The right way to discharge a rifle

Start by selecting the proper shooting position and grip.

This is necessary to provide the stability for a good shot. Next, place the rifle stock firmly into your shoulder and press your cheek into the stock.

It’s recommended to lean forward to compensate for the backward force of recoil.

Failure to do so can cause inaccurate and potentially hazardous discharges as well as injure your shoulder.

The position of your supporting hand varies according to comfort level.

It can be near the magazine, be midway along the barrel, or towards the front of the rifle, but in all cases, your supporting hand should be helping to secure the rifle into your shoulder.

Aiming and firing a rifle properly

Aim the rifle only at the target you wish to fire on — never point a rifle at anything else, even if you believe it’s unloaded. 

Rifles have several different sights typically classified as scope, open, or aperture.

Relatively speaking, scopes make aiming easiest thanks to magnification and crosshairs.

Open sights require aligning the rear sight notch with the front sight until there is an equal amount of space on either side of the front sight. 

Aperture sights have a ring positioned near the shooter’s eye instead of a rear sight notch and the front sight must be centered in the ring.

This is generally accepted as a more accurate design than open sights as it eliminates the loss of focus inherent with the open aim design (the human eye can’t keep three points in clear focus).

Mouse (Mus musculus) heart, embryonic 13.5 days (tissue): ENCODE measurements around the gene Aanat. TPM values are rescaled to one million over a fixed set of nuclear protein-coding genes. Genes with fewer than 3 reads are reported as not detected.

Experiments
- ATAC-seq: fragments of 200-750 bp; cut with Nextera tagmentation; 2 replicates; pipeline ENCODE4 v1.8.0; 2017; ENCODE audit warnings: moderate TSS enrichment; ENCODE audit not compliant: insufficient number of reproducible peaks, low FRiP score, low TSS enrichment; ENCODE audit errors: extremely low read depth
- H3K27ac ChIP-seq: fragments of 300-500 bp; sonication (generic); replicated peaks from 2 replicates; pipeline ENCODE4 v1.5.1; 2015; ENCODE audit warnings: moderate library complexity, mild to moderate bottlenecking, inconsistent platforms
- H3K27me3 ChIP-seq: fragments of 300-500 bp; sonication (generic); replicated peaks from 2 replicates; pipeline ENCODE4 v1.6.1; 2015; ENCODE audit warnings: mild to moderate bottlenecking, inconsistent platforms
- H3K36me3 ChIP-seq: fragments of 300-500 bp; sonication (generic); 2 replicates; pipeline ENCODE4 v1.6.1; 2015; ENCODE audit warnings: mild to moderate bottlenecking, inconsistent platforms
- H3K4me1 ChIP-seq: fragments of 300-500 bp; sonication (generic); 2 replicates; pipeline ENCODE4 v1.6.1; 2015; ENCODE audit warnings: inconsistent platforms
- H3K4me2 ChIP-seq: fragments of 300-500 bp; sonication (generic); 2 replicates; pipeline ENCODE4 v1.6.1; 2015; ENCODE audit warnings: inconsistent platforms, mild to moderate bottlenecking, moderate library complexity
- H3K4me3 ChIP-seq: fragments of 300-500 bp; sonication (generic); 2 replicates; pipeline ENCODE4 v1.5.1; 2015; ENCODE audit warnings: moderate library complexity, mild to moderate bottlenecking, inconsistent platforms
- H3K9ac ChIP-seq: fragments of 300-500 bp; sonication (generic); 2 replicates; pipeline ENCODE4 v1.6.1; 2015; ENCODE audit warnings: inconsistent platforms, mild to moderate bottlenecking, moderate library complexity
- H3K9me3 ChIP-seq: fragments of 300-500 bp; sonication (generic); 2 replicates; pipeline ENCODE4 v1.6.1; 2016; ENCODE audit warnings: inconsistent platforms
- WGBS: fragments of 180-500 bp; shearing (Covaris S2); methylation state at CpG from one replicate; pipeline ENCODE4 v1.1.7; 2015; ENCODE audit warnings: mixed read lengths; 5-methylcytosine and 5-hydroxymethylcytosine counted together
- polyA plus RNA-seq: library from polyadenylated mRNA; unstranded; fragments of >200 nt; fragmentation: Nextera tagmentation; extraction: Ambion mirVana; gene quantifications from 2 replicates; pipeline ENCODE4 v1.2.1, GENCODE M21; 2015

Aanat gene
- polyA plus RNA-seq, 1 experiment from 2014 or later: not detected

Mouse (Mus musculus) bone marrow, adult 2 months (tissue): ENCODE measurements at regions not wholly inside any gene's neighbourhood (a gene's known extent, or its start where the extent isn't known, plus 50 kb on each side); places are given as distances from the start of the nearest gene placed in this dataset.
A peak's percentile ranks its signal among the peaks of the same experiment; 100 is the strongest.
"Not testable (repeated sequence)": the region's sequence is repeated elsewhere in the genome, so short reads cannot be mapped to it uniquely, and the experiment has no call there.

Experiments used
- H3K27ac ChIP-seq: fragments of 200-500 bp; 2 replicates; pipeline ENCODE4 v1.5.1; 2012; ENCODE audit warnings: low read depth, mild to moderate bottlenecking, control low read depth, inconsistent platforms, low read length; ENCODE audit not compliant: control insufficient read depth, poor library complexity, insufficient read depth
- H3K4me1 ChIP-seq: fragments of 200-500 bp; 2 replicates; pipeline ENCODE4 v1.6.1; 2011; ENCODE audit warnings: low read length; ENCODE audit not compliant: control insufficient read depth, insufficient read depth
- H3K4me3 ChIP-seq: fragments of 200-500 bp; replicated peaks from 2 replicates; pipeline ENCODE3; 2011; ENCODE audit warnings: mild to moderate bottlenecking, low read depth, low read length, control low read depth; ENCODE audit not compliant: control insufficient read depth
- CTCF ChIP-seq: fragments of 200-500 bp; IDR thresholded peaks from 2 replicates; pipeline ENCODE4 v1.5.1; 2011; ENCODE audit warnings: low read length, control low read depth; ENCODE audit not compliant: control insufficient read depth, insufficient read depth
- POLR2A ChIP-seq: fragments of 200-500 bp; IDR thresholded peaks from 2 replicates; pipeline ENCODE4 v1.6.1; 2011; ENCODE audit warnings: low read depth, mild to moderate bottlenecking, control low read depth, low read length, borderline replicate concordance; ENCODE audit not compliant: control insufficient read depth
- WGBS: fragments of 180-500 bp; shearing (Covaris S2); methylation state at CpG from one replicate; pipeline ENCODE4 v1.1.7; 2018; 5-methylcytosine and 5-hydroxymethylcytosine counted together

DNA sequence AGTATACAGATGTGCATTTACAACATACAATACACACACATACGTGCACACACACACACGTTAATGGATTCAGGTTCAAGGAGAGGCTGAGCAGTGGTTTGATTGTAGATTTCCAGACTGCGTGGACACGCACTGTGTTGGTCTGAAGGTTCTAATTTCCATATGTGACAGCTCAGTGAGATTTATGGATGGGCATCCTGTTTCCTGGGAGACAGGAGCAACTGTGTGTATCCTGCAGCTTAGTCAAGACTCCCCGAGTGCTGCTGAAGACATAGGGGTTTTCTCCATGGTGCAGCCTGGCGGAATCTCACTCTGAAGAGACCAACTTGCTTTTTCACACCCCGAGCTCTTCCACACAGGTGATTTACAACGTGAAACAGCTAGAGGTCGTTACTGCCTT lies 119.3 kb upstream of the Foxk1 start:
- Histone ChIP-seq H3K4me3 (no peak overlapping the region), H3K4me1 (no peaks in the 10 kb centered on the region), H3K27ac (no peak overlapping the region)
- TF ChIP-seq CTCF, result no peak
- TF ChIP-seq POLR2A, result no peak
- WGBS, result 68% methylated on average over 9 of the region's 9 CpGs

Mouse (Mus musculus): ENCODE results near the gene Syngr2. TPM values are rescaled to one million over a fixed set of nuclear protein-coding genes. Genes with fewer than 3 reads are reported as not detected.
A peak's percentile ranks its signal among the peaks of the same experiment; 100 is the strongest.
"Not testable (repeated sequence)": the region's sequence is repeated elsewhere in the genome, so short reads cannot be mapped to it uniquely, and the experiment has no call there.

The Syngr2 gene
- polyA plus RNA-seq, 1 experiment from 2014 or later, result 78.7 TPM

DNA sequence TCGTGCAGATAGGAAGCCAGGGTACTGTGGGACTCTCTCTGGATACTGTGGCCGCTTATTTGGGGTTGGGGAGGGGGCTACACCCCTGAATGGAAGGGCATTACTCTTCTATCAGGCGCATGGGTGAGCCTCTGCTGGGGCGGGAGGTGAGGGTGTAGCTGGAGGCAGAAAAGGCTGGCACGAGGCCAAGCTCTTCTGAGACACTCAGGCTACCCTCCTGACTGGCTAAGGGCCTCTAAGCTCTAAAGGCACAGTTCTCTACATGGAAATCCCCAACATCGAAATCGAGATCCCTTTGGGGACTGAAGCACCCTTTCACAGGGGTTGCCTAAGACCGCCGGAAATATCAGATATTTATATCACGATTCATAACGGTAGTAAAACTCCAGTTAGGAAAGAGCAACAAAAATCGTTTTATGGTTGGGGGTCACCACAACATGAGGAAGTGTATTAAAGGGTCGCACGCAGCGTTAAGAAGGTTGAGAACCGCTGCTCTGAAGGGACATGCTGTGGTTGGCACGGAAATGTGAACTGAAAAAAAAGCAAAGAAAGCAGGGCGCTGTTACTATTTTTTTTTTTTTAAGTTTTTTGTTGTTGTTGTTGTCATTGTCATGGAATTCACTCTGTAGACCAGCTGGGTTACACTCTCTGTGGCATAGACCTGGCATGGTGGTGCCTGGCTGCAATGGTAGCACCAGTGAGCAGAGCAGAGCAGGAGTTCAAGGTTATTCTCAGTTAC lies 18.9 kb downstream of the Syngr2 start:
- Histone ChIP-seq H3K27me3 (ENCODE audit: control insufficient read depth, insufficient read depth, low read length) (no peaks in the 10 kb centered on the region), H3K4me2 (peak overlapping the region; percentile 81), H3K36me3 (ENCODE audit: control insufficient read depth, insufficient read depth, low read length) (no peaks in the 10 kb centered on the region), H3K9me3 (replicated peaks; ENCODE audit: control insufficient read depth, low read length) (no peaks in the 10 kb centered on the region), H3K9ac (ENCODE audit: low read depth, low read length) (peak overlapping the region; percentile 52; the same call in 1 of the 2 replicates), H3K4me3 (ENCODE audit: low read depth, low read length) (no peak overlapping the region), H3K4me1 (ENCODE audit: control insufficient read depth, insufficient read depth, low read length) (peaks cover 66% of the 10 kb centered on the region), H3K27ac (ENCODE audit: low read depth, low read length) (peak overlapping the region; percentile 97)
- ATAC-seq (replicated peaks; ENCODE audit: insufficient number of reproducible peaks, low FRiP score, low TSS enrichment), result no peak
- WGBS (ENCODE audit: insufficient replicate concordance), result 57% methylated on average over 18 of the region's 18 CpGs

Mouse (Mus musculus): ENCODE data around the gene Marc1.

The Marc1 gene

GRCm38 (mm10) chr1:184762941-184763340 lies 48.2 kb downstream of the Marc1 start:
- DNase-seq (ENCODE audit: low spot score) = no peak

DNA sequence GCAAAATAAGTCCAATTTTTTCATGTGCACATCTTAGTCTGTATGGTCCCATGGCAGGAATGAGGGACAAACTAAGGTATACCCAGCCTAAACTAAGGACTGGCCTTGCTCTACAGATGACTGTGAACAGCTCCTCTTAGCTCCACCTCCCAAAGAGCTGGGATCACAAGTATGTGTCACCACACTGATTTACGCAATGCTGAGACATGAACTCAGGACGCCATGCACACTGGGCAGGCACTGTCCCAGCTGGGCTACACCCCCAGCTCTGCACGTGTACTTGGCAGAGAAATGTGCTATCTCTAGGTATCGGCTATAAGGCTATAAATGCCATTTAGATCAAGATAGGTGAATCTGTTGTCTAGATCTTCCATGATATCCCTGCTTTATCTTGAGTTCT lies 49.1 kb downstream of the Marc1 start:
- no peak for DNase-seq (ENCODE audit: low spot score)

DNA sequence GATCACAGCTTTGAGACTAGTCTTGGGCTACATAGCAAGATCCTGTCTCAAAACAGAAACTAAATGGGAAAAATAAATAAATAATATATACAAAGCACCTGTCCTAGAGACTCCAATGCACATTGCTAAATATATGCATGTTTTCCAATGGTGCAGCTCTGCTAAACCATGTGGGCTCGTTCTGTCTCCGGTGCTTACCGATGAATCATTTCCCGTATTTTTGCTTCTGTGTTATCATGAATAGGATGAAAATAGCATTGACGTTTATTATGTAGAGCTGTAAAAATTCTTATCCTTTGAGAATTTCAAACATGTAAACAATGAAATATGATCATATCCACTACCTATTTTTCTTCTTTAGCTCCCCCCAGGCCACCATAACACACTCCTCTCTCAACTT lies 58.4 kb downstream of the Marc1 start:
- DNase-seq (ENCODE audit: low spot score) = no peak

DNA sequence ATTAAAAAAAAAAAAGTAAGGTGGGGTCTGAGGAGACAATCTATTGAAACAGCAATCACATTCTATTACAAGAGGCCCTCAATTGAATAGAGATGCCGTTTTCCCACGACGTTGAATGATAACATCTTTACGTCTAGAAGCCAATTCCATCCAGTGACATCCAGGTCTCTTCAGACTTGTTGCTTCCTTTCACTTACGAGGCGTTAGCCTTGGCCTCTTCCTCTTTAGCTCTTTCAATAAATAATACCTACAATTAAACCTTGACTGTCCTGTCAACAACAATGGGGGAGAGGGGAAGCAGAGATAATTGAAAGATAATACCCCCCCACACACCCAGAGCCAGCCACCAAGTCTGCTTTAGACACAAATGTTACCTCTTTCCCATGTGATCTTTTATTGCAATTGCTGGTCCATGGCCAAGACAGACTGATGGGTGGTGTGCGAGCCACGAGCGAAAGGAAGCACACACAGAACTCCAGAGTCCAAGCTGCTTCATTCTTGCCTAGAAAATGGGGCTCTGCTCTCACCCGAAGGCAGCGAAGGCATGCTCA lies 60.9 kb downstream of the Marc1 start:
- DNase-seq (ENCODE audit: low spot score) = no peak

It’s recommended to keep both eyes open when aiming without a scope to reduce eye strain and to fire as quickly as possible without rushing.

The reasoning here is that other firing fundamentals, like taking a deep breath and holding as you fire and minimizing firearm movement, become more difficult over prolonged periods, and stopping to refocus with one eye can mean holding those steps longer.

Apply pressure to the trigger steadily and slowly until the rifle fires the round but remember this is only half the firing process.

Follow through by fully depressing the trigger equally slowly and steadily to avoid the rifle jerking.

How to clear a rifle safely

Let’s use the AR-15 again as an example. Keeping fingers away from the trigger, engage the safety, and remove the magazine.

Grip the charging handle and pull the bolt back until it is open and view the chamber to confirm it’s empty.

You may find it’s jammed; in which case you must carefully apply a three-step process to clear it.

First, lock the bolt to the rear of the rifle and detach the magazine, which may be faulty.

Rotate the rifle to where the projection port is facing the ground and cycle the action a few times before inserting a new magazine.

Cycle a new round into the chamber and engage any forward assist mechanism to help the round into place.

Alternatively, you could clear a rifle by pushing firmly up on a magazine to make sure it’s firmly inserted, then pull the charging handle fully back which should eject any round blocking the chamber.

Release the charging handle and load the next round. Engage the forward assist to position the round for firing.

The right way to clear a rifle depends on the model, so consult the manufacturer’s guide for specific instructions.

It’s also a good idea to speak to an experienced firearms seller or trainer who can provide guidance on design-specific best practices.

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From bolt and pump-action designs to AR-15s and semi-automatics, we’ve got a design in stock to suit everyone’s needs and the accessories to truly make it yours.